indus

The Indus Valley Civilisation (IVC) was a Bronze Age civilisation (3300–1300 BCE; mature period 2600–1900 BCE) mainly in the northwestern regions of South Asia, extending from what today is northeast Afghanistan to Pakistan and northwest India. Along with ancient Egypt and Mesopotamia it was one of three early civilisations of the Old World, and of the three, the most widespread. It flourished in the basins of the Indus River, which flows through the length of Pakistan, and along a system of perennial, mostly monsoon-fed rivers that once coursed in the vicinity of the seasonal Ghaggar-Hakra river in northwest India and eastern Pakistan. Aridification of this region during the 3rd millennium BCE may have been the initial spur for the urbanisation associated with the civilisation, but eventually also reduced the water supply enough to cause the civilisation’s demise, and to scatter its population eastward.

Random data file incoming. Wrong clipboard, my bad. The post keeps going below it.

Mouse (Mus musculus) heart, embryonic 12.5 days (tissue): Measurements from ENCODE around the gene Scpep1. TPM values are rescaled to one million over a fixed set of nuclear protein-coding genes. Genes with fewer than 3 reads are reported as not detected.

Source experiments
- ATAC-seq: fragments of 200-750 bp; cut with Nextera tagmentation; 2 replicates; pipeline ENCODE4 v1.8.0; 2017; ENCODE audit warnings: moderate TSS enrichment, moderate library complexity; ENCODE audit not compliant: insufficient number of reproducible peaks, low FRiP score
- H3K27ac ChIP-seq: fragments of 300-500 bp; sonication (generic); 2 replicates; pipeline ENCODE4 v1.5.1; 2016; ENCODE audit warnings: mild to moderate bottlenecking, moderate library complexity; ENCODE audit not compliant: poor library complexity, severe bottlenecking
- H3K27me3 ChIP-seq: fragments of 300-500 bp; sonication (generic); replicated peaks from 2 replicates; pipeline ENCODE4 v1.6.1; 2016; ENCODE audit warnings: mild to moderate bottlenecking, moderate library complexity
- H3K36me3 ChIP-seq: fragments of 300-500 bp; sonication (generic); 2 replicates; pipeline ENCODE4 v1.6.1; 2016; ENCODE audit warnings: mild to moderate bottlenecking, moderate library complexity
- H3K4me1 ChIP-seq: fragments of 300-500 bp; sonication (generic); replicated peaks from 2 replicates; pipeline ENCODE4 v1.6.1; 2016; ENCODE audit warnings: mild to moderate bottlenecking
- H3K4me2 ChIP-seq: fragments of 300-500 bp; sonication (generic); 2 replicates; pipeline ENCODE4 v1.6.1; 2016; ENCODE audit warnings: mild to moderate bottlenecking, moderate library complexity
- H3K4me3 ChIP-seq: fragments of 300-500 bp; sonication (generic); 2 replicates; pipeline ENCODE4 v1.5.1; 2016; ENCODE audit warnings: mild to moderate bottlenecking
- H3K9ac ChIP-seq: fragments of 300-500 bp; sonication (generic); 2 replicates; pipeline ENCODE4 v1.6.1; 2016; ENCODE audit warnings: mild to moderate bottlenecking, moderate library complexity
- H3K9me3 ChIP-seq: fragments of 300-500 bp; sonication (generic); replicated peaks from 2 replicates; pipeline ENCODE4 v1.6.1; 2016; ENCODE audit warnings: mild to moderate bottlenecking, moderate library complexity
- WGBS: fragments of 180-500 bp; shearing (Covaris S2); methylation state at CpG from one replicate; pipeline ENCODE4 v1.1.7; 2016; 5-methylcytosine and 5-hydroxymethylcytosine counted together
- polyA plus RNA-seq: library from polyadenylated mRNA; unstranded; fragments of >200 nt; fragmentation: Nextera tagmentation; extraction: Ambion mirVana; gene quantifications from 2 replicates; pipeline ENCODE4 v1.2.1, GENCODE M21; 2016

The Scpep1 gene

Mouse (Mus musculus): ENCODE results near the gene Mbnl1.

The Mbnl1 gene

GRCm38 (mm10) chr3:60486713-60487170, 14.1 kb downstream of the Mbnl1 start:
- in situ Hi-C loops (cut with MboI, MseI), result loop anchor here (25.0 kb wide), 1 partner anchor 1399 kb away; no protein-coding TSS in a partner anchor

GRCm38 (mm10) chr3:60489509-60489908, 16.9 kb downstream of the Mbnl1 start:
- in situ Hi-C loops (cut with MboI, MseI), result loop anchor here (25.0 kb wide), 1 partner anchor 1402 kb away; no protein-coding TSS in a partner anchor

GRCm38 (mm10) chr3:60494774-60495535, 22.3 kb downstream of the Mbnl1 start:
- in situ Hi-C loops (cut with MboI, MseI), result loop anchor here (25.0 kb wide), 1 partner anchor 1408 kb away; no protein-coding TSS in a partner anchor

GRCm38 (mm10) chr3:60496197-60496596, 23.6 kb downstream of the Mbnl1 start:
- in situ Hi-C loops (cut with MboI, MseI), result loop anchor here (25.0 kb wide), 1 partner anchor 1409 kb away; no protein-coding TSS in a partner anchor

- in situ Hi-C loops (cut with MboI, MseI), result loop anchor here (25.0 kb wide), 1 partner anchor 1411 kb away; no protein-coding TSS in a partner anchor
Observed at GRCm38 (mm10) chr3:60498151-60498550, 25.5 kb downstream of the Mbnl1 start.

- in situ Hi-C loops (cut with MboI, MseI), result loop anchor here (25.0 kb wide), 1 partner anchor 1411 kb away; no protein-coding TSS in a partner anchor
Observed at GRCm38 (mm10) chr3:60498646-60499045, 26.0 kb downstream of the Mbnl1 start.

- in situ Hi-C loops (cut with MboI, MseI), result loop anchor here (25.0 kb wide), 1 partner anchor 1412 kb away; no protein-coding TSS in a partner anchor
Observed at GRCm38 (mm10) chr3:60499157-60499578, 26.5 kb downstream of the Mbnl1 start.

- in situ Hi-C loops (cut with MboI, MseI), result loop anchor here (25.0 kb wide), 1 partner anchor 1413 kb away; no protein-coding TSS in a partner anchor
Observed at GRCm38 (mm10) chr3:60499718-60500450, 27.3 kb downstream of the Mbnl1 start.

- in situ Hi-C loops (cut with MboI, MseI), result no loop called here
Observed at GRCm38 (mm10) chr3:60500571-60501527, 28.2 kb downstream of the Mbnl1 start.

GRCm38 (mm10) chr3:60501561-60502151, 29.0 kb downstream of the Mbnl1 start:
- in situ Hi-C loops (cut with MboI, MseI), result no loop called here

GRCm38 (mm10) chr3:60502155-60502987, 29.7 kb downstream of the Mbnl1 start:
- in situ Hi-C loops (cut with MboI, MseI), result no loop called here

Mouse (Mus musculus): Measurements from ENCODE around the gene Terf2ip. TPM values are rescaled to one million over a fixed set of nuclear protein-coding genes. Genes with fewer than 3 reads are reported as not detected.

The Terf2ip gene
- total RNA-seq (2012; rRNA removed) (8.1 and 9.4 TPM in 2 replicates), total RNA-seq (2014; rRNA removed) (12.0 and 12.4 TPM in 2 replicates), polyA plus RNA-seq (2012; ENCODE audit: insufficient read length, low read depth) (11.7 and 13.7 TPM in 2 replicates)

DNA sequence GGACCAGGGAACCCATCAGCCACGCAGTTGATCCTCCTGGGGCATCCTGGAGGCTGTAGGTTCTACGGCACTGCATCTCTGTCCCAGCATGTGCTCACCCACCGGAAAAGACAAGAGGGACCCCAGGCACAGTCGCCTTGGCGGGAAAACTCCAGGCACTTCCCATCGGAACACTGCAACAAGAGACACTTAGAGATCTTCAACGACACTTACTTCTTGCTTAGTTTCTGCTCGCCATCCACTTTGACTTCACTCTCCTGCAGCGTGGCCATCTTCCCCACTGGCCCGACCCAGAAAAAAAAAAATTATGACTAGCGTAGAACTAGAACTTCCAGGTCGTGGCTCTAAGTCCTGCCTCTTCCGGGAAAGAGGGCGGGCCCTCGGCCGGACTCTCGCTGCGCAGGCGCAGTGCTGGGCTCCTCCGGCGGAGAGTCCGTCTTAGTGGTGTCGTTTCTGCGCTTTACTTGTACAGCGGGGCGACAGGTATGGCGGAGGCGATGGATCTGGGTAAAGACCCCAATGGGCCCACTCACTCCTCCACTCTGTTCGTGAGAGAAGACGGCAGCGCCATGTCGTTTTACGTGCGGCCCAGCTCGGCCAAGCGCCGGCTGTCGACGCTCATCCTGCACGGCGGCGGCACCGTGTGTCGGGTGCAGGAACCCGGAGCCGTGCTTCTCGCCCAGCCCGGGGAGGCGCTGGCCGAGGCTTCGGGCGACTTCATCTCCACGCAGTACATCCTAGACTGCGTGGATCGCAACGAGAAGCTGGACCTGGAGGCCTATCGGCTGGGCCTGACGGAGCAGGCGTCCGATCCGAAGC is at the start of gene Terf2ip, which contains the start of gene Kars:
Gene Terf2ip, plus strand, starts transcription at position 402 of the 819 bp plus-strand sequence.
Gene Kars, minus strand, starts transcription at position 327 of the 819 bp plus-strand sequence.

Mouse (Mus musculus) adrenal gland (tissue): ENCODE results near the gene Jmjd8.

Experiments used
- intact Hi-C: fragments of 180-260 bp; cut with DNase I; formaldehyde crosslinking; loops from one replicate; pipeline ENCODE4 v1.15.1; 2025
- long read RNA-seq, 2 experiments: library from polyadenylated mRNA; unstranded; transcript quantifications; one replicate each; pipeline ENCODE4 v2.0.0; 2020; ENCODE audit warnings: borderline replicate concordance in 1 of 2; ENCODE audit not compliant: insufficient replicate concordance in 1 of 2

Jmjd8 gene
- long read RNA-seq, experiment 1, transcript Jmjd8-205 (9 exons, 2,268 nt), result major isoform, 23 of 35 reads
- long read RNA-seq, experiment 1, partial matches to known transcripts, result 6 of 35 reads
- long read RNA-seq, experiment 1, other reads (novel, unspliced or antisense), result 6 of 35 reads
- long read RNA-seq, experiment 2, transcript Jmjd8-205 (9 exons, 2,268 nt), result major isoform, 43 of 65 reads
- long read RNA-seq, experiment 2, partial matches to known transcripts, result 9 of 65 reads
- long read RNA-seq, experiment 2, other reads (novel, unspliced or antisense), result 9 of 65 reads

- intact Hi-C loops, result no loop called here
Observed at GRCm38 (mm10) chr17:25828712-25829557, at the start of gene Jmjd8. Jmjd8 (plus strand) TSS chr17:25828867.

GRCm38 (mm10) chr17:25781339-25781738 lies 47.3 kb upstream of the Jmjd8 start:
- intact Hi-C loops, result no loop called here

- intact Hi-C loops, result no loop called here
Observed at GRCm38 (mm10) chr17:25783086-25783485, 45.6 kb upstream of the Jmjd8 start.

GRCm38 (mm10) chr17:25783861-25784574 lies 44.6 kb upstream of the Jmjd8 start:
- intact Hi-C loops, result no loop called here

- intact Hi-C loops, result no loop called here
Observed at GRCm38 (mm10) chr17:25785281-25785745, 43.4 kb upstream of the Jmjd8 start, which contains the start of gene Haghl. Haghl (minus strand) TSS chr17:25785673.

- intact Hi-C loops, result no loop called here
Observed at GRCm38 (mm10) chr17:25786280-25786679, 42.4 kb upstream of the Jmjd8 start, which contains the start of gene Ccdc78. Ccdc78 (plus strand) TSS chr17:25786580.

At its peak, the Indus Civilisation may have had a population of more than five million people. Inhabitants of the ancient Indus river valley developed new techniques in handicraft (carnelian products, seal carving) and metallurgy (copper, bronze, lead, and tin). The Indus cities are noted for their urban planning, baked brick houses, elaborate drainage systems, water supply systems, and clusters of large non-residential buildings. –Wikipedia

Fiction Writing Prompt: Write a story set in this area and time.

Journaling Prompt: If you could travel in time and space, would you like to visit the Bronze Age civilization in the Indus Valley? Why or why not?

Art Prompt: Indus Valley Civilization

Non-Fiction / Speechwriting Prompt: Tell your audience about the Bronze Age civilization in the Indus Valley.

Photo Credit: Indus Valley Major Sites on Wikimedia

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